The word “rebel” does not refer to an identity or an inherent characteristic. It is a stance, an orientation directed toward a particular object. Rebels don’t act on behalf of a cause. They stand against something. They are the opposition. This makes rebellion a powerful rhetorical posture, one that, for better or worse, featured in many of 2016’s defining moments. As I’ve written about previously for Unwinnable, it is one of the defining characteristics of geek culture. We love to imagine ourselves as embattled underdogs pushing back against unjust social strictures and upending the corrupt institutions that are holding us back, both in the media we consume and in our everyday lives. We are the nerds, the outcasts, the iconoclasts! Rebel on!
Yet rebellion isn’t always a good thing. The morality of a rebellion depends in large part on the structure it is facing off against and the presence of rebels does not necessarily mean that an unjust act of oppression is taking place. After all, no one likes to think of themselves as a small cog in a gigantic machine of repression. This means that the rhetoric of rebellion is an effective recruitment tool. It is important for all aspiring rebels to look past the rhetoric and really examine the issues at hand. Otherwise, their rebellions have the potential to transform into evil Empires.
Yes, I’m going to make a Star Wars analogy. Stick with me here.
Dumble-Rage | Amanda Hudgins
As writer Sarah Gailey opined on Twitter, “If you’ve ever said you would join Dumbledore’s Army, if you’d follow the Mockingjay, if you’d fight back against the Empire: Now’s the time.”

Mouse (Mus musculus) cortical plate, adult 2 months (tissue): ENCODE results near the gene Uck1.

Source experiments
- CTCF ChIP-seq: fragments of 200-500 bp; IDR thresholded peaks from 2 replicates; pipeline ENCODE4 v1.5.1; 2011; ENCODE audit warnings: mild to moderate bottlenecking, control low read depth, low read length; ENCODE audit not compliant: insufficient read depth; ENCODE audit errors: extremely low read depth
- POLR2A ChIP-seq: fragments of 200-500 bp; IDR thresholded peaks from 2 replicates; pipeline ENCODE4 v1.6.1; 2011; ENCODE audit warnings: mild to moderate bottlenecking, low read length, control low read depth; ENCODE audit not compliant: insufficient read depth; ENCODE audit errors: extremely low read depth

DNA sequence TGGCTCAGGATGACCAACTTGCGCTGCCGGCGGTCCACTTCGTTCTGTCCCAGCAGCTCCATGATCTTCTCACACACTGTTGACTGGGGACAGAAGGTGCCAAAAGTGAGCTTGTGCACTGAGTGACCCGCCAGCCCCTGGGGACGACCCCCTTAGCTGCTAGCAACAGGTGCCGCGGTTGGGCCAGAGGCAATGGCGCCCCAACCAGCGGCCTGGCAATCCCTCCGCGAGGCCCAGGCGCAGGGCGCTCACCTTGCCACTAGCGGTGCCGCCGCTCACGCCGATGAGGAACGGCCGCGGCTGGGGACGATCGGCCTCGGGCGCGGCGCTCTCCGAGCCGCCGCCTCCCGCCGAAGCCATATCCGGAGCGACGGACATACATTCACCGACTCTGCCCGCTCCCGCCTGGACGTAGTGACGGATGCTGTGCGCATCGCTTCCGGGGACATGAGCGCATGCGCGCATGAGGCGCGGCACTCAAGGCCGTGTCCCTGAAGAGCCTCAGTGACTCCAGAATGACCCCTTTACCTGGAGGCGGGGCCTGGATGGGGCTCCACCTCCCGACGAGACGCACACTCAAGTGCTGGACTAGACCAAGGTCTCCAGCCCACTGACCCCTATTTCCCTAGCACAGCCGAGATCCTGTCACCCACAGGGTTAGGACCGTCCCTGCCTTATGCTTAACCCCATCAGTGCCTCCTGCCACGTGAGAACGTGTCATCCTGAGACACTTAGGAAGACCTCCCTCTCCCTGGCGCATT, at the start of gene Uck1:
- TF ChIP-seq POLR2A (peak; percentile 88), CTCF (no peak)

It’s easy to see why people are gravitating towards the DA as their rebellion of choice, as well as the rebellions of the Hunger Games and Star Wars series. At its core, Dumbledore’s Army is ideologically pure. They are a bunch of children (they’re about 15 the year that DA is founded) fighting to teach themselves self-defense against the rising tide of war, learning in spite of an instructor who is fighting to keep them in the dark. In J. K. Rowling’s book series, the DA is perhaps the group that is most on the side of angels.
Punk Rock Rebellion | Brock Wilbur
Punk has probably always been a lie for me.
You must be safely into your 30s declare such things, but I decidedly missed the point of everything. I wanted to care, in the way that middle school kids in central Kansas who don’t have real problems are anxious to take on the needs of others. I had a punk/ska band called The StereoType (yes, I know) where all the other members of the band had been much more involved in punk politics for much longer than I had, so when they took a stand on something, I took that stand too. This is how we came to play a local protest show against Taco Bell, for the wages they paid their tomato pickers in Mexico. To this day, I’m not sure there was ever an actual issue there. There was probably a blog post somewhere but it didn’t really matter. It felt important to think you were important. And that’s why I boycotted Taco Bell. That, and the fact I refused to eat tomatoes, so like . . . I’d never eaten there anyway. That didn’t matter either. I was changing things.